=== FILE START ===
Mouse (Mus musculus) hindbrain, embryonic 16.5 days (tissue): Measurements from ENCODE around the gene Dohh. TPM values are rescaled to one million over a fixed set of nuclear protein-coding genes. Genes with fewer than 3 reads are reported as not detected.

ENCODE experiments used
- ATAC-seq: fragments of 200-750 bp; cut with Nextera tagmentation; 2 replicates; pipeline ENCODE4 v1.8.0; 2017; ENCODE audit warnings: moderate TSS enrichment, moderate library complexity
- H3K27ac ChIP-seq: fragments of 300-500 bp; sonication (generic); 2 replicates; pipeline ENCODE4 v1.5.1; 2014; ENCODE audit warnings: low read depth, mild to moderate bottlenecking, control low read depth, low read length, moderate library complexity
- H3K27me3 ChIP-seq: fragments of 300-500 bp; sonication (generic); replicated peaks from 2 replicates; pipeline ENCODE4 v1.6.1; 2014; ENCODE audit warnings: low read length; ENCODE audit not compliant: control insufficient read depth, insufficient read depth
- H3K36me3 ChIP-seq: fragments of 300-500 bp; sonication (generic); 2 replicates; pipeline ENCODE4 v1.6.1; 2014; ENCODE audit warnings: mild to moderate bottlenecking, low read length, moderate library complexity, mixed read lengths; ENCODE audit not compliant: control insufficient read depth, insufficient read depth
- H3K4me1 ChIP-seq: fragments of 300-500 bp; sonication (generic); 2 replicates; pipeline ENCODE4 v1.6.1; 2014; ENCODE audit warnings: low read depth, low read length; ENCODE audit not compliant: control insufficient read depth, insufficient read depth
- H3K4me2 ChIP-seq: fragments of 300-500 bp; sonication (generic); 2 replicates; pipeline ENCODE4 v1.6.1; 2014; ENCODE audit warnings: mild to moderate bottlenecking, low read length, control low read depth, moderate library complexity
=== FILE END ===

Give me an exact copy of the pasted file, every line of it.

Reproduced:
Mouse (Mus musculus) hindbrain, embryonic 16.5 days (tissue): Measurements from ENCODE around the gene Dohh. TPM values are rescaled to one million over a fixed set of nuclear protein-coding genes. Genes with fewer than 3 reads are reported as not detected.

ENCODE experiments used
- ATAC-seq: fragments of 200-750 bp; cut with Nextera tagmentation; 2 replicates; pipeline ENCODE4 v1.8.0; 2017; ENCODE audit warnings: moderate TSS enrichment, moderate library complexity
- H3K27ac ChIP-seq: fragments of 300-500 bp; sonication (generic); 2 replicates; pipeline ENCODE4 v1.5.1; 2014; ENCODE audit warnings: low read depth, mild to moderate bottlenecking, control low read depth, low read length, moderate library complexity
- H3K27me3 ChIP-seq: fragments of 300-500 bp; sonication (generic); replicated peaks from 2 replicates; pipeline ENCODE4 v1.6.1; 2014; ENCODE audit warnings: low read length; ENCODE audit not compliant: control insufficient read depth, insufficient read depth
- H3K36me3 ChIP-seq: fragments of 300-500 bp; sonication (generic); 2 replicates; pipeline ENCODE4 v1.6.1; 2014; ENCODE audit warnings: mild to moderate bottlenecking, low read length, moderate library complexity, mixed read lengths; ENCODE audit not compliant: control insufficient read depth, insufficient read depth
- H3K4me1 ChIP-seq: fragments of 300-500 bp; sonication (generic); 2 replicates; pipeline ENCODE4 v1.6.1; 2014; ENCODE audit warnings: low read depth, low read length; ENCODE audit not compliant: control insufficient read depth, insufficient read depth
- H3K4me2 ChIP-seq: fragments of 300-500 bp; sonication (generic); 2 replicates; pipeline ENCODE4 v1.6.1; 2014; ENCODE audit warnings: mild to moderate bottlenecking, low read length, control low read depth, moderate library complexity